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Person Profile

Eliza Carpenter

Ponca City, Oklahoma; Virginia; Missouri; Madisonville, Kentucky; Arkansas City, Winfield, Blackwell, Newkirk, Anthony, and Topeka, Kansas
Author

Emily Libecap, Graduate Student Intern

Childhood in Enslavement

Eliza Carpenter was born into enslavement in Virginia in 1851. When she was six years old, she was sold and brought to Kentucky. At eight years old, she was resold and brought to Missouri.

Beginnings with Horses

After being emancipated after the Civil War, Carpenter returned to Kentucky and settled in Madisonville, located in Hopkins County.1 In Madisonville, Carpenter learned how to ride horses and began buying, training, selling, and racing them, particularly Thoroughbreds.2 She moved to Arkansas City, Kansas, where she continued buying horses, including Quarter Horses and Standardbreds.3

Racing

Carpenter began riding her own horses in races in Arkansas City. While she usually employed the jockey Olla “Lucky” Johnson, Carpenter sometimes rode the horses herself if she was dissatisfied with the day’s performance. Often, she rode simply if her favorite horse was running.4

Oklahoma Land Race

Land in Oklahoma that had first belonged to the Cherokee was opened to settlement in September of 1893.5 Known as the Cherokee Outlet Opening or the Cherokee Strip Land Run, this event allowed people to stake their claim to part of six million acres. Carpenter rode her chestnut mare down from Kansas in an attempt to be the first to reach what would become Ponca City. Though she was unsuccessful, she remained in the Ponca City area. She paid $1,000 for two lots in Broadboll Addition and established her stable there. From there, she raced her horses in Arkansas City, Winfield, Blackwell, Newkirk, Anthony, and Topeka, Kansas.6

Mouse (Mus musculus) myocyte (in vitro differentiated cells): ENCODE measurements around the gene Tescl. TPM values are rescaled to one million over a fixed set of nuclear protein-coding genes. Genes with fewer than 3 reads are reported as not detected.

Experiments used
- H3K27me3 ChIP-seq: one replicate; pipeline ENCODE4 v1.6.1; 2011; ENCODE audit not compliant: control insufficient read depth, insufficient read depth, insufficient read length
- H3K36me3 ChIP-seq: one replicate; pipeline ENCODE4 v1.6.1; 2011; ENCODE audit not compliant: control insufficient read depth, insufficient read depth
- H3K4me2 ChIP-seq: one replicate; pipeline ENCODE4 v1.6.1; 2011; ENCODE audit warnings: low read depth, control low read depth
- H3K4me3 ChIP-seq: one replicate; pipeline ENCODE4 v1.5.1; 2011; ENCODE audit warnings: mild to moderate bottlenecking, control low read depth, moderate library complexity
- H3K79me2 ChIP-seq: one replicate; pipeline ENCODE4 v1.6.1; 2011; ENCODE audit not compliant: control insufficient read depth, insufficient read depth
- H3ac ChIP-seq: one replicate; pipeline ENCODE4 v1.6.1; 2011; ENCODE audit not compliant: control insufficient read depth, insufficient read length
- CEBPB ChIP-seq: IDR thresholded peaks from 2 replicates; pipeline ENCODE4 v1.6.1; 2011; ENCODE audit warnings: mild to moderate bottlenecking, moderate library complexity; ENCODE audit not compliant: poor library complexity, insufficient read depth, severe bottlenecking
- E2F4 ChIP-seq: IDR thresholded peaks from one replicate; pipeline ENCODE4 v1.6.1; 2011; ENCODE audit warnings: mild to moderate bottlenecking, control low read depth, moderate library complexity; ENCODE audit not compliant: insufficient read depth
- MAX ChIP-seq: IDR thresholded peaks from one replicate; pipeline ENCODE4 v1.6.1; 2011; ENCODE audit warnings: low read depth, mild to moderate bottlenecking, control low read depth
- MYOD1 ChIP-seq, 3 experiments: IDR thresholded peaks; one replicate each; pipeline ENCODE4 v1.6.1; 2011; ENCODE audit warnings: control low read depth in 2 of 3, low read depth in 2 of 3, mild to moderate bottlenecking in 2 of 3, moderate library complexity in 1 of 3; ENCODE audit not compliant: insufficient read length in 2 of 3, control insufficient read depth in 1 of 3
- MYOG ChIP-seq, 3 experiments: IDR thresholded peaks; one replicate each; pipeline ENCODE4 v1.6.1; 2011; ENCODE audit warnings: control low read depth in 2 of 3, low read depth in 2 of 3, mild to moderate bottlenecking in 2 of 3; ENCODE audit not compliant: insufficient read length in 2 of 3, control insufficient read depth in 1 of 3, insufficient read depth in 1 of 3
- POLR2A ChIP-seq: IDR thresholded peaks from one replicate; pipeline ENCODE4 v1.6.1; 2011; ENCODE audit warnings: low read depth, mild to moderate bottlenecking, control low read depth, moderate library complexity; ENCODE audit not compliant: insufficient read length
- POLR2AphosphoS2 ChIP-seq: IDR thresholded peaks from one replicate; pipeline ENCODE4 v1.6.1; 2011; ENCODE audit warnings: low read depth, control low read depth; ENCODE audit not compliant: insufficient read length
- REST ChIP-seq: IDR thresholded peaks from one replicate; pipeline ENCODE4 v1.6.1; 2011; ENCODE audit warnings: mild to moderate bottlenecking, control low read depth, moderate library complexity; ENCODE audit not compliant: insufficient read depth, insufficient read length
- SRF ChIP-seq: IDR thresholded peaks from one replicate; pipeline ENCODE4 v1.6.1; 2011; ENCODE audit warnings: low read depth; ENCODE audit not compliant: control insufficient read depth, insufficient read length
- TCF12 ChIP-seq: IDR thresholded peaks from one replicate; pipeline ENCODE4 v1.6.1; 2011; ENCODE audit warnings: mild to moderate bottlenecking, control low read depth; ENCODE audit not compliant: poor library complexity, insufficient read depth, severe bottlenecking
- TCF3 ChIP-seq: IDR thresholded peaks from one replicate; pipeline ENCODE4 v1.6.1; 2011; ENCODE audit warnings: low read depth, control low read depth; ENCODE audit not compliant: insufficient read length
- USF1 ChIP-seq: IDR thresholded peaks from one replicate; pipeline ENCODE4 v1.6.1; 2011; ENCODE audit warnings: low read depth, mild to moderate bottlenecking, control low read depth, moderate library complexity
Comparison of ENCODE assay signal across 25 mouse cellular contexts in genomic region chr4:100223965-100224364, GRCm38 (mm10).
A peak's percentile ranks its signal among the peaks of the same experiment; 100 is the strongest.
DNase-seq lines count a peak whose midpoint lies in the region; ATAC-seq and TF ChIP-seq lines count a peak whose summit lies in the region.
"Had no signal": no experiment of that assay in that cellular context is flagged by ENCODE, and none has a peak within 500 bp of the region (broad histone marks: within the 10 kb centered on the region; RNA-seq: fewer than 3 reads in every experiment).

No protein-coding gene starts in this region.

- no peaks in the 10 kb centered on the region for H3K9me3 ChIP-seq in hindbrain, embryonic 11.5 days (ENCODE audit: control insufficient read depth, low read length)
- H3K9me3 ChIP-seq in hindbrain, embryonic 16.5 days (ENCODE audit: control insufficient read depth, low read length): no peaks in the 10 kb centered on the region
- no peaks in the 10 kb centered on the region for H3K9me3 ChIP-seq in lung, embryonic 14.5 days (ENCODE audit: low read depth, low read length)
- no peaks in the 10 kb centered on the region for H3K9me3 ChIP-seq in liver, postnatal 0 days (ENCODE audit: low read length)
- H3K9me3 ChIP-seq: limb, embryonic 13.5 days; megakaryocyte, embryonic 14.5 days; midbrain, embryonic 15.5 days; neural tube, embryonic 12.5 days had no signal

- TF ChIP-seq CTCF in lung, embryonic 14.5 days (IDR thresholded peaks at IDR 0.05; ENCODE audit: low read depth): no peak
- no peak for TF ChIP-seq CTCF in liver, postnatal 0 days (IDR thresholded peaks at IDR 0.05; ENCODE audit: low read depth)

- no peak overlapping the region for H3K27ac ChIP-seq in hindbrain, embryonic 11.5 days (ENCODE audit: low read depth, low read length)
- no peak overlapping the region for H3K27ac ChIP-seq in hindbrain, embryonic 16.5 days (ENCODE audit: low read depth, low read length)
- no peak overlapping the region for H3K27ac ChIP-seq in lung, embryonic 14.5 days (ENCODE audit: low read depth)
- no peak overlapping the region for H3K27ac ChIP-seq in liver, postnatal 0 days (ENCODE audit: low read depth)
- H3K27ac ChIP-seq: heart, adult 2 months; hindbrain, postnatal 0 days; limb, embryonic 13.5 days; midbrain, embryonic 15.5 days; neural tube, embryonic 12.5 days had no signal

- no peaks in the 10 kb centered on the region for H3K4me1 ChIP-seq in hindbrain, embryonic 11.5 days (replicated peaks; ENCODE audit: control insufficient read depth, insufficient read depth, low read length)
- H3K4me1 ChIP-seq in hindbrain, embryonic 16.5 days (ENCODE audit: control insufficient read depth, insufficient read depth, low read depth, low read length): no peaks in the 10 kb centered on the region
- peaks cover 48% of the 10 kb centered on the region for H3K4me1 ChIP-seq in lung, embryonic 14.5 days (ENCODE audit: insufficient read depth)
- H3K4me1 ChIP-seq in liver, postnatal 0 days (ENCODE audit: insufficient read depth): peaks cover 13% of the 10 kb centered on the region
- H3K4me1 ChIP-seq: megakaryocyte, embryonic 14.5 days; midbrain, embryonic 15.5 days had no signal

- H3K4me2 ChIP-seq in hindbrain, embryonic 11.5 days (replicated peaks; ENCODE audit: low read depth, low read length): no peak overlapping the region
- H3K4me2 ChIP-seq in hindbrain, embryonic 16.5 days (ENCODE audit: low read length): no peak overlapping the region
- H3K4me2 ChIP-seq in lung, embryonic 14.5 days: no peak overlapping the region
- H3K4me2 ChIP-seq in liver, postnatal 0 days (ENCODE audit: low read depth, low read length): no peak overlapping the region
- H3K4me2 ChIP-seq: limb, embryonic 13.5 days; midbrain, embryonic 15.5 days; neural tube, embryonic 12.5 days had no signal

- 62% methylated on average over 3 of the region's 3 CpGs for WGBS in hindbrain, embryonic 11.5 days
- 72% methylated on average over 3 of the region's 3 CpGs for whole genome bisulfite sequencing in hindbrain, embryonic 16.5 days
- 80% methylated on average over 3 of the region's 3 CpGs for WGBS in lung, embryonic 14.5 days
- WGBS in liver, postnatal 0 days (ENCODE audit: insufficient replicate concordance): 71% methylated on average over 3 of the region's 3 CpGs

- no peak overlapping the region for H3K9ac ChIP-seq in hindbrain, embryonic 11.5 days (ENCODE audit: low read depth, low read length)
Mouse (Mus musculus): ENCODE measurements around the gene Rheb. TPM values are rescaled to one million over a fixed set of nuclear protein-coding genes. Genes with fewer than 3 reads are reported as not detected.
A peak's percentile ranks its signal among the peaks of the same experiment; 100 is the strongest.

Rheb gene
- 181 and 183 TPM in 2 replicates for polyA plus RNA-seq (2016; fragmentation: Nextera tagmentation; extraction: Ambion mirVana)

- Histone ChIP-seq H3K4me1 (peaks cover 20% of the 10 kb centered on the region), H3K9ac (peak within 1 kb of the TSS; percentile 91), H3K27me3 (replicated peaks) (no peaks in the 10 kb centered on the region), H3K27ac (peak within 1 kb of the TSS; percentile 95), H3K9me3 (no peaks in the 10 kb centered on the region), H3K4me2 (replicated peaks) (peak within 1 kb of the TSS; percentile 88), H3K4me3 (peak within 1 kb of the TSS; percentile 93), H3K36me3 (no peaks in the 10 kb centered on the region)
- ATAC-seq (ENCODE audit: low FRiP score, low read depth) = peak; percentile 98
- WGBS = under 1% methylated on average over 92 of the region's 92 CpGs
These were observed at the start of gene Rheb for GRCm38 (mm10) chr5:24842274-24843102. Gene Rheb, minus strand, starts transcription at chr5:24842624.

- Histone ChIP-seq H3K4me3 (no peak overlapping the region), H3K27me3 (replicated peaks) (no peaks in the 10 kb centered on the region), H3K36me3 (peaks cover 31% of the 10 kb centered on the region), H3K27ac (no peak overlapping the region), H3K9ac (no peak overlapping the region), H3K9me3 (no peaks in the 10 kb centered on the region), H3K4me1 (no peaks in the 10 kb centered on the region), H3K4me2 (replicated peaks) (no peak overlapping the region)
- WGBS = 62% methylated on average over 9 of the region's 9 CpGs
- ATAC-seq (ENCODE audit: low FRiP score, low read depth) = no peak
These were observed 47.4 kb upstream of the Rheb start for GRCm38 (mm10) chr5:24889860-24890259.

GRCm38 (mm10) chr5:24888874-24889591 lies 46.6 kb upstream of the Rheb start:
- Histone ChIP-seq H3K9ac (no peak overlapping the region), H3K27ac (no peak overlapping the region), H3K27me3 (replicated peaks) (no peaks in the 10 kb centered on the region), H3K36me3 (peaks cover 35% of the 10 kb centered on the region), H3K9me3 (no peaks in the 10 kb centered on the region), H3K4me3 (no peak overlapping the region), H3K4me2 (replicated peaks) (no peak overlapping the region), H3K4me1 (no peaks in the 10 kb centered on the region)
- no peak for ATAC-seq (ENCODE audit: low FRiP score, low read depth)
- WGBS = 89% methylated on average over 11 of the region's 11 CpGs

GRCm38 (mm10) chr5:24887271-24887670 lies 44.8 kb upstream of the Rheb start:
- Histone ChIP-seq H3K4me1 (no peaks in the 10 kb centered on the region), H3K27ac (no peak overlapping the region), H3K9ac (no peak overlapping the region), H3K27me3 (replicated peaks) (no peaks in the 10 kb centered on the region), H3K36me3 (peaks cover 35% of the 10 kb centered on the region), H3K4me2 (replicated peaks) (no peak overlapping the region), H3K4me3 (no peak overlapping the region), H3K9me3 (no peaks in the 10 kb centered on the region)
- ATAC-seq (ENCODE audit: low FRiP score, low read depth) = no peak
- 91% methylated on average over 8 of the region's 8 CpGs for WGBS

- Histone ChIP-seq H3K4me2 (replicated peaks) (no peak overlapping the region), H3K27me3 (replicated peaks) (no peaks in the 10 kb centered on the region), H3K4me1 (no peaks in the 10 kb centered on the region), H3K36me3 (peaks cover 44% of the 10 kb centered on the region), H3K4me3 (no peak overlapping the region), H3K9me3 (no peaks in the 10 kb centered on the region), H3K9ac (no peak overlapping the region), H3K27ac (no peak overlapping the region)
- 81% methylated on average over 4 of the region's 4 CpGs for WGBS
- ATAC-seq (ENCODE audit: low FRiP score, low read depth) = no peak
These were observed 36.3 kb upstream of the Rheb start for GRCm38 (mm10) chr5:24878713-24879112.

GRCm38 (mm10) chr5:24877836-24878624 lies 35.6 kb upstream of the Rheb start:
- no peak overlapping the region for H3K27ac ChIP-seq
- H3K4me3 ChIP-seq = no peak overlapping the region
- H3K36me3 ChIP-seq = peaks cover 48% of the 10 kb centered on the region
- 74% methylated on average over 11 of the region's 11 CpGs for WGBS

Death and Legacy

While visiting family in Kentucky in 1924, Carpenter was thrown from a spooked horse. Though she returned to Ponca City, she never made a full recovery and passed away at age seventy-five. Carpenter was a pioneer in many ways. Her obituary notes her unique status as the only African American racehorse owner in Oklahoma, and one of the very few African American stable owners in the greater Western region.

Sources

“1895 Kansas Territory Census.” n.d. Microfilm reels K-1 to K-169. Kansas State Historical Society, Topeka, Kansas.

Afro-American. 1924. “Fans Mourn Woman Jockey,” December 20, 1924.

“Carpenter, Eliza.” n.d. In Notable Kentucky African Americans Database. University of Kentucky. Accessed February 17, 2020. https://nkaa.uky.edu/nkaa/items/show/2383.

“Cherokee Outlet Opening.” n.d. In The Encyclopedia of Oklahoma History and Culture. Oklahoma Historical Society. Accessed February 17, 2020. https://www.okhistory.org/publications/enc/entry.php?entry=CH021.

Collings, Ellsworth, Alma Miller England, and Glenn Shirley. 1971. The 101 Ranch. Norman; London: University of Oklahoma Press.

“State of Oklahoma Wills and Probate.” 1801. Probate case #5040A.

“Twelfth Federal Census,  Oklahoma.” 1900. Index 23.

Citation

When citing this article as a source in Chicago Manual of Style use this format: Last name, first name of Author. Chronicle of African Americans in the Horse Industry. n.d. “Title of Profile or Story.” International Museum of the Horse. Accessed date. URL of page cited.

  • 1. “Fans Mourn Woman Jockey.”
  • 2. “Carpenter, Eliza.”
  • 3. “1895 Kansas Territory Census.”
  • 4. “Fans Mourn Woman Jockey.”
  • 5. “Cherokee Outlet Opening.”
  • 6. Collings, England, and Shirley, The 101 Ranch, p. 148.; “State of Oklahoma Wills and Probate.”

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